The Washington Post

Republican groups attack Mark Begich, without mentioning Obama. Or Obamacare.

Two conservative groups just hit the airwaves in Alaska with TV ads attacking Sen. Mark Begich (D). Something you won't find in either commercial: Any mention of President Obama -- or Obamacare.

The ads from the Koch-backed Americans for Prosperity and Karl Rove-backed Crossroads GPS, released Thursday, focus on pay for women and Begich's attendance record in the Senate. It's a striking strategy in an election year when the vast majority of Republican attack ads have sought to link Democrats to the unpopular president and his polices.

The AFP ad, which is backed by more than $1 million, goes after Begich for missing more votes in than "80 percent" of other senators. The Crossroads ad, which runs through Sept. 3 and is backed by nearly $1.3 million, says women on Begich's staff make on average "$23,000 less" than men.

The spots are the first TV attack ads Begich has faced since Tuesday's primary, when he easily won the Democratic nomination. Former attorney general Dan Sullivan claimed the Republican nomination, defeating tea party activist Joe Miller by about 8 points.

"If they [sic] Koch brothers cared about Alaska they wouldn't have raised taxes on the community of North Pole and fired 80 Alaskans by closing the Flint Hills refinery," responded Begich spokesman Max Croes, in an e-mail. "They're showing they don't care about Alaska or Alaska's interests by spending millions on false and misleading attack ads at the same time they're laying off Alaska workers."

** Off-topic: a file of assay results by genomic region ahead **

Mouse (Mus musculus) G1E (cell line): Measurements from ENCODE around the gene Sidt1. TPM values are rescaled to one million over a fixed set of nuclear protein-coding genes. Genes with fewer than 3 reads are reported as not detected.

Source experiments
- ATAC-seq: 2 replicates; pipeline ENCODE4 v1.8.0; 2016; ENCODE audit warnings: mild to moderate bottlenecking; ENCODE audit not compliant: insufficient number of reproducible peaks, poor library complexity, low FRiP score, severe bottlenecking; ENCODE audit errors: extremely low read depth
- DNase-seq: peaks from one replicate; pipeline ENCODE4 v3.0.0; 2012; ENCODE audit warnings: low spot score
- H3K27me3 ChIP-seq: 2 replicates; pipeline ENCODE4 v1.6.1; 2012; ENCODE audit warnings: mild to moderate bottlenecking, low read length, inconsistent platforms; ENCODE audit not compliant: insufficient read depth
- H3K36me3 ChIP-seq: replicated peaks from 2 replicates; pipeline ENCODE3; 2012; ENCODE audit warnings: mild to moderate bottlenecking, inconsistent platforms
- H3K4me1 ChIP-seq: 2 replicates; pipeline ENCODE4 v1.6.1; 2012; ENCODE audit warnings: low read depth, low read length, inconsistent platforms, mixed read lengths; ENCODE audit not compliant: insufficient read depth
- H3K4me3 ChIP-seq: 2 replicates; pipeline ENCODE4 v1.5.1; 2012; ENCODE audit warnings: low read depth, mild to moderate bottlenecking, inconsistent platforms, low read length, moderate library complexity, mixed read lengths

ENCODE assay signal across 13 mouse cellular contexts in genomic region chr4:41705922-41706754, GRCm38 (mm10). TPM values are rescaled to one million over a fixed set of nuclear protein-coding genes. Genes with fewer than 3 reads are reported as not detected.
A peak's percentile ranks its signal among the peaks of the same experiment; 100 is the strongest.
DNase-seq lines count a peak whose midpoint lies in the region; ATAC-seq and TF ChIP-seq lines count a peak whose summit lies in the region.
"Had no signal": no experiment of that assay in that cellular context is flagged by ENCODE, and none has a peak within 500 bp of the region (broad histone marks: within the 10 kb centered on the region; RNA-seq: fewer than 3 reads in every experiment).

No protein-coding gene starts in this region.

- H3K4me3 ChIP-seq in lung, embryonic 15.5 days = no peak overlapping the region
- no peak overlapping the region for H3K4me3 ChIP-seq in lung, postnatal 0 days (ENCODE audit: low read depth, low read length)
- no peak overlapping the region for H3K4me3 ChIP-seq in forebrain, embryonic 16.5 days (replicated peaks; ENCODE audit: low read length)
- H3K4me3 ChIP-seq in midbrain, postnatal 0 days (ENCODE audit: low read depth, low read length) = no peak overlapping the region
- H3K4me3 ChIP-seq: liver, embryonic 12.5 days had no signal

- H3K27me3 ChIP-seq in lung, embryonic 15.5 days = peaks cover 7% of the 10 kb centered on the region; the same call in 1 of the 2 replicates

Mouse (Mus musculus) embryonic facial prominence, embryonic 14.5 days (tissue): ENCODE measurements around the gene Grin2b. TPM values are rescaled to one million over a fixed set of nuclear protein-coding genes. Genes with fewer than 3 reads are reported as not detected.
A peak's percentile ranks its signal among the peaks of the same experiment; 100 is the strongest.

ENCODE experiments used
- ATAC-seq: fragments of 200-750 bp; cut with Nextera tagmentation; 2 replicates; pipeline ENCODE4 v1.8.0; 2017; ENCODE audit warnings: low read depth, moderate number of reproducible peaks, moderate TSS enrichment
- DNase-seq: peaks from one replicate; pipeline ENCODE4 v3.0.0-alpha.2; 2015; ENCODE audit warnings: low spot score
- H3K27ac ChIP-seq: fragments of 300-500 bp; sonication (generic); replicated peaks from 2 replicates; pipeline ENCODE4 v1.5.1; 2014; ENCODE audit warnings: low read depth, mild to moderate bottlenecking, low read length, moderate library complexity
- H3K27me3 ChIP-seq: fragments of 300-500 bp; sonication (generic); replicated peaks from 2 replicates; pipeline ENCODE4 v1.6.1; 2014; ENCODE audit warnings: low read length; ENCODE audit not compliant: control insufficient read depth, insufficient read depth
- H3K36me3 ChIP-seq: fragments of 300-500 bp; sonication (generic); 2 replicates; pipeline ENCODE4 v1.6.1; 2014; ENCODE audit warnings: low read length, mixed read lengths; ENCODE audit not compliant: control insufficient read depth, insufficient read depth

Both AFP and American Crossroads, a super PAC affiliated with Crossroads GPS, have run ads linking Begich to Obama before. They will probably do it again. But the latest round of ads says two things -- one about Alaska and one about the midterms more broadly.

In Alaska, where Obama is deeply unpopular, Begich has been running a hyper-local campaign, emphasizing his deep roots in the state and his record on parochial issues. Republicans are trying to beat him at his own game by zeroing in on narrow matters and very specific parts of his record.

Nationally, the new ads are yet another signal that Obamacare -- which a few months ago was the singular focus of Republican groups and the dominant concern of nervous Democrats -- may not be packing the punch some expected it to in the campaign homestretch. At the least, it's an acknowledgement that the Republican playbook needs to consist of more than just health care attacks if the GOP is going to win back control of the Senate in the midterms.

Sean Sullivan has covered national politics for The Washington Post since 2012.



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